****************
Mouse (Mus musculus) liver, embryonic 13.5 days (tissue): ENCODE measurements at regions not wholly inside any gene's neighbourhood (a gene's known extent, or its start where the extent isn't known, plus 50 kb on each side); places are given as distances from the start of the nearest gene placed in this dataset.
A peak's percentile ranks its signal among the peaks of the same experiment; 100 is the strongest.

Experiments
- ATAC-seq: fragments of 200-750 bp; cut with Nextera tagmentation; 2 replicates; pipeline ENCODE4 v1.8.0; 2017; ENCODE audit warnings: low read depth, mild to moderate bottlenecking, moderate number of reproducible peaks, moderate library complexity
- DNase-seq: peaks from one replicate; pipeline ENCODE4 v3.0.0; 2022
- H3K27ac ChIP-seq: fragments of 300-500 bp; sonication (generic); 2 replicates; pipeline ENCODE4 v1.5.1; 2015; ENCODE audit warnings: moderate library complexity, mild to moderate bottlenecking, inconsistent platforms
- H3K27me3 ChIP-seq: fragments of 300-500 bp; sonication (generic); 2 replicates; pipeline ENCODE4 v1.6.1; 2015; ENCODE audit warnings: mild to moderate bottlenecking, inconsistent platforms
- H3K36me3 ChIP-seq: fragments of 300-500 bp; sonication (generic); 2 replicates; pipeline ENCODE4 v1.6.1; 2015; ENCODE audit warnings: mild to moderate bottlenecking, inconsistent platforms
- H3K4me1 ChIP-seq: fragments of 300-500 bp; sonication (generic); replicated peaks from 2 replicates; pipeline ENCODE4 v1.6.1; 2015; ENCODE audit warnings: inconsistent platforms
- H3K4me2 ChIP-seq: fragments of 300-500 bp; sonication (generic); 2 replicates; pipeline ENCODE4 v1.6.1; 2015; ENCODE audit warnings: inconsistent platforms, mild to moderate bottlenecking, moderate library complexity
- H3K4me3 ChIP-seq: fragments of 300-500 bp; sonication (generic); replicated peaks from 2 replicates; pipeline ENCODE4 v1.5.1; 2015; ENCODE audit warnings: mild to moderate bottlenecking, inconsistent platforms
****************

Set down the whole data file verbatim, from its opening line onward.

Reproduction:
Mouse (Mus musculus) liver, embryonic 13.5 days (tissue): ENCODE measurements at regions not wholly inside any gene's neighbourhood (a gene's known extent, or its start where the extent isn't known, plus 50 kb on each side); places are given as distances from the start of the nearest gene placed in this dataset.
A peak's percentile ranks its signal among the peaks of the same experiment; 100 is the strongest.

Experiments
- ATAC-seq: fragments of 200-750 bp; cut with Nextera tagmentation; 2 replicates; pipeline ENCODE4 v1.8.0; 2017; ENCODE audit warnings: low read depth, mild to moderate bottlenecking, moderate number of reproducible peaks, moderate library complexity
- DNase-seq: peaks from one replicate; pipeline ENCODE4 v3.0.0; 2022
- H3K27ac ChIP-seq: fragments of 300-500 bp; sonication (generic); 2 replicates; pipeline ENCODE4 v1.5.1; 2015; ENCODE audit warnings: moderate library complexity, mild to moderate bottlenecking, inconsistent platforms
- H3K27me3 ChIP-seq: fragments of 300-500 bp; sonication (generic); 2 replicates; pipeline ENCODE4 v1.6.1; 2015; ENCODE audit warnings: mild to moderate bottlenecking, inconsistent platforms
- H3K36me3 ChIP-seq: fragments of 300-500 bp; sonication (generic); 2 replicates; pipeline ENCODE4 v1.6.1; 2015; ENCODE audit warnings: mild to moderate bottlenecking, inconsistent platforms
- H3K4me1 ChIP-seq: fragments of 300-500 bp; sonication (generic); replicated peaks from 2 replicates; pipeline ENCODE4 v1.6.1; 2015; ENCODE audit warnings: inconsistent platforms
- H3K4me2 ChIP-seq: fragments of 300-500 bp; sonication (generic); 2 replicates; pipeline ENCODE4 v1.6.1; 2015; ENCODE audit warnings: inconsistent platforms, mild to moderate bottlenecking, moderate library complexity
- H3K4me3 ChIP-seq: fragments of 300-500 bp; sonication (generic); replicated peaks from 2 replicates; pipeline ENCODE4 v1.5.1; 2015; ENCODE audit warnings: mild to moderate bottlenecking, inconsistent platforms